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The Trump administration pulls the U.S. out of the U.N. Human Rights Council. Also on the Wednesday rundown: state AG's push back on the Trump border policy; and we look at the link between zine and fertility.

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California’s Big Cities Score Best and Worst for Prosperity

A new report on financial health shows California's big cities are a study in contrasts, representing some of the most and least prosperous in the country. (Pixabay)
A new report on financial health shows California's big cities are a study in contrasts, representing some of the most and least prosperous in the country. (Pixabay)
June 14, 2018

SACRAMENTO, Calif. — A new state ranking of Americans' financial health shows California is home to two of the most prosperous big cities - San Francisco and San Jose - and two of the least prosperous - Fresno and Santa Ana.

The 2018 Prosperity Now Scorecard includes measures of financial health in the 64 biggest U.S. cities, all with populations over 300,000. And no surprise, Silicon Valley is doing well, except on measures of housing affordability, where it is among the worst.

Kasey Wiedrich, director of applied research at Prosperity Now, said although Silicon Valley residents generally have advanced degrees and earn high salaries, relatively few can afford to own a home.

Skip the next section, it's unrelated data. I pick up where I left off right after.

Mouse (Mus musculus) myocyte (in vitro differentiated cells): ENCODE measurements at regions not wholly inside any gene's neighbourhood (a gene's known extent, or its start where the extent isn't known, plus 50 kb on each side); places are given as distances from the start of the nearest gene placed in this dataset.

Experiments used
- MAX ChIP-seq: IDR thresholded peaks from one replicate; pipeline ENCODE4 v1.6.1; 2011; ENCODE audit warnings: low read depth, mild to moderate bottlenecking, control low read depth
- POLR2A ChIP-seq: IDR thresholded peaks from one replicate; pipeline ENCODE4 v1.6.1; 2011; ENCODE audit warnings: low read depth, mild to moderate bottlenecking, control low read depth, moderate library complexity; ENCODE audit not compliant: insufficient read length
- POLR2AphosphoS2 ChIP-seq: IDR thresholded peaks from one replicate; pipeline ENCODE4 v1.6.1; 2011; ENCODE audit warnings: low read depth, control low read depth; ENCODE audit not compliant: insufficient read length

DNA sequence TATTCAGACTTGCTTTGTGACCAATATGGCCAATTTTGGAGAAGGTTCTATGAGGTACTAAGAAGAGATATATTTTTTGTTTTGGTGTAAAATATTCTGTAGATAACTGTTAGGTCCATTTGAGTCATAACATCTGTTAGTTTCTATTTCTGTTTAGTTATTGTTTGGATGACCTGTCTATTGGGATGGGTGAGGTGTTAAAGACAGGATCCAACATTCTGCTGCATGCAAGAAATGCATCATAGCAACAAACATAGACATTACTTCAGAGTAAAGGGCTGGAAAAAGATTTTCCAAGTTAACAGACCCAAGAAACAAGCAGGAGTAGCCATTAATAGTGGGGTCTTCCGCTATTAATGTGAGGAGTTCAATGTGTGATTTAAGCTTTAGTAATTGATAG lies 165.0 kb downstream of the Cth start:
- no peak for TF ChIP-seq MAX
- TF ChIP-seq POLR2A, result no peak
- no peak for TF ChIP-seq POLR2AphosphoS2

"So, we look at the median home values compared to the median income, and it's almost ten times higher,” Wiedrich said; “which really, you know, speaks to who can afford to live in a city like San Francisco.”

San Diego scored well on prosperity, at number 14. Fresno and Santa Ana ranked 57th and 60th, respectively. And Los Angeles also fared poorly, at number 48. All three have large immigrant populations, many of whom live paycheck-to-paycheck. And almost 42 percent of people in those metro areas work in jobs that don't offer health insurance.

Wiedrich added the research found many city-dwellers don’t have a basic nest egg, meaning they haven't saved enough to cover basic expenses for three months in case of an emergency.

"We think that decades of discrimination really have hindered people's ability to build wealth and to become economically mobile, and for families to provide for their children a brighter future than they have now,” she said.

The report looked at 26 factors, including family income, assets, debt, emergency savings, home ownership, education, access to healthcare, tax rates and the average cost of housing. When compared with other states, as a whole, California comes out right in the middle - at number 27 for overall prosperity.

Suzanne Potter, Public News Service - CA